Fever, Arthralgia, and Rash: In post-approval use, some patients have experienced a constellation of signs and symptoms, including arthritis/arthralgia, rash, fever, and lymphadenopathy with an onset 1 to 5 days after the first or subsequent injections of XOLAIR. These signs and symptoms have recurred after additional doses in some patients. Physicians should stop XOLAIR if a patient develops this constellation of signs and symptoms.
Parasitic (Helminth) Infection: Monitor patients at high risk of geohelminth infection while on XOLAIR therapy. Insufficient data are available to determine the length of monitoring required for geohelminth infections after stopping XOLAIR treatment.
Laboratory Tests: Due to formation of XOLAIR:IgE complexes, serum total IgE levels increase following administration of XOLAIR and may remain elevated for up to 1 year following discontinuation of XOLAIR. Do not use serum total IgE levels obtained less than 1 year following discontinuation to reassess the dosing regimen for asthma patients, because these levels may not reflect steady state free IgE levels.
Asthma: In patients ≥12 years of age, the most common adverse reactions (≥1% more frequent in XOLAIR-treated patients) were: arthralgia (8%), pain (general) (7%), leg pain (4%), fatigue (3%), dizziness (3%), fracture (2%), arm pain (2%), pruritus (2%), dermatitis (2%), and earache (2%). In pediatric patients 6 to <12 years of age, the most commonly observed adverse reactions (≥3% more frequent in XOLAIR-treated pediatric patients) were: nasopharyngitis, headache, pyrexia , upper abdominal pain, pharyngitis streptococcal, otitis media, viral gastroenteritis, arthropod bite, and epistaxis.
Injection Site Reactions: In adults and adolescents with asthma, injection site reactions of any severity occurred at a rate of 45% in XOLAIR-treated patients compared with 43% in placebo-treated patients. Severe injection site reactions occurred more frequently in XOLAIR-treated patients compared with patients in the placebo group (12% vs 9%, respectively). The types of injection site reactions in asthma studies included: bruising, redness, warmth, burning, stinging, itching, hive formation, pain, indurations, mass, and inflammation.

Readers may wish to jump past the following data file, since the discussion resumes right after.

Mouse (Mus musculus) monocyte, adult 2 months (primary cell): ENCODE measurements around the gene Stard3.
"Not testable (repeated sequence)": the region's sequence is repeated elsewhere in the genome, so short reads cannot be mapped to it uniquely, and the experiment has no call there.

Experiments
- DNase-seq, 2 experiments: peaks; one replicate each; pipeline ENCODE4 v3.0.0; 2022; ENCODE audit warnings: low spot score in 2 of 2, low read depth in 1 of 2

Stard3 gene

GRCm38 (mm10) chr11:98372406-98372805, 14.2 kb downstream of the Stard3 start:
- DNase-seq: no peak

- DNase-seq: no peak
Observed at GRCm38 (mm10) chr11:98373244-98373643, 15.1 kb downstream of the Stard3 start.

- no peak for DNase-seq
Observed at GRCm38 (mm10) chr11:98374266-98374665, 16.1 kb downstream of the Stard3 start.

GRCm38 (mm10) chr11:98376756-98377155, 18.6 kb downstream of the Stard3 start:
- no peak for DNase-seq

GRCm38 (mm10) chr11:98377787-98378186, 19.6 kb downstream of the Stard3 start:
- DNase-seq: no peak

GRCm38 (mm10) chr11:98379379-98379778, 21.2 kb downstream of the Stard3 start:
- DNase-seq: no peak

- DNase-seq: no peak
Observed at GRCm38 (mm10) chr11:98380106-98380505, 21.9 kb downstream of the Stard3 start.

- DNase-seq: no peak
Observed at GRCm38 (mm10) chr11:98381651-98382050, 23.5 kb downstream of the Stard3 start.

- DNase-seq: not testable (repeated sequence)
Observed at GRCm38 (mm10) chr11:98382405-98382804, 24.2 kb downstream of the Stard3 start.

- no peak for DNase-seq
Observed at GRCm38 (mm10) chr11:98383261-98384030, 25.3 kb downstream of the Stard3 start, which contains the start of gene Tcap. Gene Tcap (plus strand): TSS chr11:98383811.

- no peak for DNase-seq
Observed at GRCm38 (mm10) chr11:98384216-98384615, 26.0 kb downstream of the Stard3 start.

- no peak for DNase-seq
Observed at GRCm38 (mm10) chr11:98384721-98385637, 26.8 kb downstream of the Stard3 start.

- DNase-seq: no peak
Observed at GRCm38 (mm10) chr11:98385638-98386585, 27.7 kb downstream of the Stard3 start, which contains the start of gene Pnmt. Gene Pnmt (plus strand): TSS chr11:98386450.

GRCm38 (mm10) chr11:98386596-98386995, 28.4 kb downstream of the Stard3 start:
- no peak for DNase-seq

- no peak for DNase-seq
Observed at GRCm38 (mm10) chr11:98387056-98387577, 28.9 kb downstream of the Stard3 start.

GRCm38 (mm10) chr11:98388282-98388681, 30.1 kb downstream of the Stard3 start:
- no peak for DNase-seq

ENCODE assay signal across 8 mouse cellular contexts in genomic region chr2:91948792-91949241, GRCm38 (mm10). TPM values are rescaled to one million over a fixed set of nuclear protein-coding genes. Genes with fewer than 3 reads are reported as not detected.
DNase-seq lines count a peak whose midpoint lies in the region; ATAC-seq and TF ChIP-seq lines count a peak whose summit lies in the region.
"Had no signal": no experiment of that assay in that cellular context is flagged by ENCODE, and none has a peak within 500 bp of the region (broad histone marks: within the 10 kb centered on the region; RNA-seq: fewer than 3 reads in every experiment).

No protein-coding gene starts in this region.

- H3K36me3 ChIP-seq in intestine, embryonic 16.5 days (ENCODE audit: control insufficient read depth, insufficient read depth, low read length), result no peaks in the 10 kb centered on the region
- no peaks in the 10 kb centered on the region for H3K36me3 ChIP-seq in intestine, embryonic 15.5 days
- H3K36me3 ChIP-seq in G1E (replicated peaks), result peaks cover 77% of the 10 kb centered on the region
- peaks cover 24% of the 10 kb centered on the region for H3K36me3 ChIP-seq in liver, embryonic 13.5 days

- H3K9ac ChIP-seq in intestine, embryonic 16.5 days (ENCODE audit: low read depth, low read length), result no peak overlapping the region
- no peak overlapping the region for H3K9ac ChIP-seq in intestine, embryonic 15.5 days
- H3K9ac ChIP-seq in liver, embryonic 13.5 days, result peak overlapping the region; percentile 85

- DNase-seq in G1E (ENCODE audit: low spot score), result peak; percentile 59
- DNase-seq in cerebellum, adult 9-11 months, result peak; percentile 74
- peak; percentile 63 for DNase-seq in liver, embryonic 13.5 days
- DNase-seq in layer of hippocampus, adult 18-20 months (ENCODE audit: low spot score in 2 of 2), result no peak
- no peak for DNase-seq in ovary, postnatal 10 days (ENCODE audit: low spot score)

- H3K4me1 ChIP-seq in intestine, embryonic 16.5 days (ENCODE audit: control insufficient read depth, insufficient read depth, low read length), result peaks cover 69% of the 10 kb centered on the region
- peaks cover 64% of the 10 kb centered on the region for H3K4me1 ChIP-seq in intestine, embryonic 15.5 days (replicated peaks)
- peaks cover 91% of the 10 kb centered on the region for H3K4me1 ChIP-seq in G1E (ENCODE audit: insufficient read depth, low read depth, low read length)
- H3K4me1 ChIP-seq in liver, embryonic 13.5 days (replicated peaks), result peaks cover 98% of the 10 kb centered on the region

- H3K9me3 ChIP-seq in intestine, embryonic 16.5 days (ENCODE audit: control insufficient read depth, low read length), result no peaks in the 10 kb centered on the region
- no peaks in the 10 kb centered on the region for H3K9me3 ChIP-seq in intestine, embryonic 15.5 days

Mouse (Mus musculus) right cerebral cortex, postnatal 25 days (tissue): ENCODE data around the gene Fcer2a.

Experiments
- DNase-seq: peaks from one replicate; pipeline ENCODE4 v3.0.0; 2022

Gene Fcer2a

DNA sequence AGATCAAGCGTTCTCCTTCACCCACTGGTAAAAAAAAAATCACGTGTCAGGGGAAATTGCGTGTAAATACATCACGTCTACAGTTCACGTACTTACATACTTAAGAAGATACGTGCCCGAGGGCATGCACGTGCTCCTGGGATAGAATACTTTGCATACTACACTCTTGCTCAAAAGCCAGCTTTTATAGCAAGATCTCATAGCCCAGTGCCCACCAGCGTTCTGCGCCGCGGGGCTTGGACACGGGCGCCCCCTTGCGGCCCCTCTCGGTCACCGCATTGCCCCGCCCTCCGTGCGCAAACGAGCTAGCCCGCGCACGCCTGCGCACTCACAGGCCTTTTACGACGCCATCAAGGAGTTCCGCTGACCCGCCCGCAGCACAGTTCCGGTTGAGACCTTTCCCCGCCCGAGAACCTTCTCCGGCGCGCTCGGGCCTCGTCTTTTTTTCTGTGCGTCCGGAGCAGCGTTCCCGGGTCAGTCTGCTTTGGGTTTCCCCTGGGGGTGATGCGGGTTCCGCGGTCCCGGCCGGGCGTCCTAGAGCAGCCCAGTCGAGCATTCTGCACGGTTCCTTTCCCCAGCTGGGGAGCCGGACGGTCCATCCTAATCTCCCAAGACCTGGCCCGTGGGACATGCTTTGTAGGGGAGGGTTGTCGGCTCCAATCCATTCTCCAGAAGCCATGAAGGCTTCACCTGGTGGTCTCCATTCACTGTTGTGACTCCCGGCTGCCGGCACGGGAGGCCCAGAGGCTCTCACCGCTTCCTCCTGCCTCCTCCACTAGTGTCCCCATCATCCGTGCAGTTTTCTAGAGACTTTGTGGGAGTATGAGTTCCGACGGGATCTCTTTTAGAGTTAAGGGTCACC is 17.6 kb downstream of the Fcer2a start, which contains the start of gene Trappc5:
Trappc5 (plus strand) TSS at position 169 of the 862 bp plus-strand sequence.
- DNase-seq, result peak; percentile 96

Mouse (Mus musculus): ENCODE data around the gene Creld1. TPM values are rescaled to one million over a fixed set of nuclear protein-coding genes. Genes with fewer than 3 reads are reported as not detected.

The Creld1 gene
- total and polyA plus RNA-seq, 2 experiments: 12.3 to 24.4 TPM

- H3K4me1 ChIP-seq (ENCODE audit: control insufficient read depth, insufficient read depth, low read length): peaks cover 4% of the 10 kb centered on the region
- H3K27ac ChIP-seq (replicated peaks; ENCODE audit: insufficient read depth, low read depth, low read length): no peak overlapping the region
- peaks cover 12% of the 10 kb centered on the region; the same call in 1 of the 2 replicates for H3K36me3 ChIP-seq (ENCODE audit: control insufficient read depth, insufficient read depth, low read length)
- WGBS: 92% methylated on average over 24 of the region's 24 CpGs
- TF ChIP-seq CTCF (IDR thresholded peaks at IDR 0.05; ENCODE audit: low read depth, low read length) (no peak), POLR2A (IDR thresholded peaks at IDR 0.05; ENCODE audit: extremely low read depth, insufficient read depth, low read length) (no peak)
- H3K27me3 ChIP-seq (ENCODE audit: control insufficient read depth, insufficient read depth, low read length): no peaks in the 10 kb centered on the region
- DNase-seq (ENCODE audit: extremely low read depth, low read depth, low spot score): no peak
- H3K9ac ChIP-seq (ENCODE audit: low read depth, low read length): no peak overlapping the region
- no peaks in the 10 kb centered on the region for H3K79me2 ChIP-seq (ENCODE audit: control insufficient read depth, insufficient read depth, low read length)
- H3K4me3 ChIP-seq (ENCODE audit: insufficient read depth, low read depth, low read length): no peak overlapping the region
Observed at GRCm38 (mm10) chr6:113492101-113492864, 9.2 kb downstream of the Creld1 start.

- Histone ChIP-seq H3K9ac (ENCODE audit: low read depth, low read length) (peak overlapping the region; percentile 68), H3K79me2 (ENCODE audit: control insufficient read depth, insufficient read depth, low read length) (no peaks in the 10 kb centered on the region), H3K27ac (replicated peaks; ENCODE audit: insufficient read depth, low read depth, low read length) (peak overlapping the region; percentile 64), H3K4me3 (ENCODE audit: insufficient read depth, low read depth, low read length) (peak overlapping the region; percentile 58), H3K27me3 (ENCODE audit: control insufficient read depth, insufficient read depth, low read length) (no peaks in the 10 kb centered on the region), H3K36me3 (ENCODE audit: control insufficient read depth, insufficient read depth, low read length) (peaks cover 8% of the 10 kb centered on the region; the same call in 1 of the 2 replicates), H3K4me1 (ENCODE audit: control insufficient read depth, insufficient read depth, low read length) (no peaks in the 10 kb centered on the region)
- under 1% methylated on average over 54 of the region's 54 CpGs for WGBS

Cardiovascular and Cerebrovascular Events from Clinical Studies in Patients with Asthma: A 5-year observational study was conducted in 5007 XOLAIR-treated and 2829 non-XOLAIR-treated patients ≥12 years of age with moderate to severe persistent asthma and a positive skin test reaction to a perennial aeroallergen to evaluate the long term safety of XOLAIR, including the risk of malignancy. Similar percentages of patients in both cohorts were current (5%) or former smokers (29%). Patients had a mean age of 45 years and were followed for a mean of 3.7 years. More XOLAIR-treated patients were diagnosed with severe asthma (50%) compared to the non-XOLAIR-treated patients (23%). A higher incidence rate (per 1000 patient-years) of overall cardiovascular and cerebrovascular serious adverse events (SAEs) was observed in XOLAIR-treated patients (13.4) compared to non-XOLAIR-treated patients (8.1). Increases in rates were observed for transient ischemic attack (0.7 vs 0.1), myocardial infarction (2.1 vs 0.8), pulmonary hypertension (0.5 vs 0), pulmonary embolism/venous thrombosis (3.2 vs 1.5), and unstable angina (2.2 vs 1.4), while the rates observed for ischemic stroke and cardiovascular death were similar among both study cohorts. The results suggest a potential increased risk of serious cardiovascular and cerebrovascular events in patients treated with XOLAIR, however the observational study design, the inclusion of patients previously exposed to XOLAIR (88% for a mean of 8 months), baseline imbalances in cardiovascular risk factors between the treatment groups, an inability to adjust for unmeasured risk factors, and the high study discontinuation rate (44%) limit the ability to quantify the magnitude of the risk.
Pregnancy: Data with XOLAIR use in pregnant women are insufficient to inform on drug associated risk.
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Please see full Prescribing Information, including Boxed WARNING and Medication Guide for additional Important Safety Information.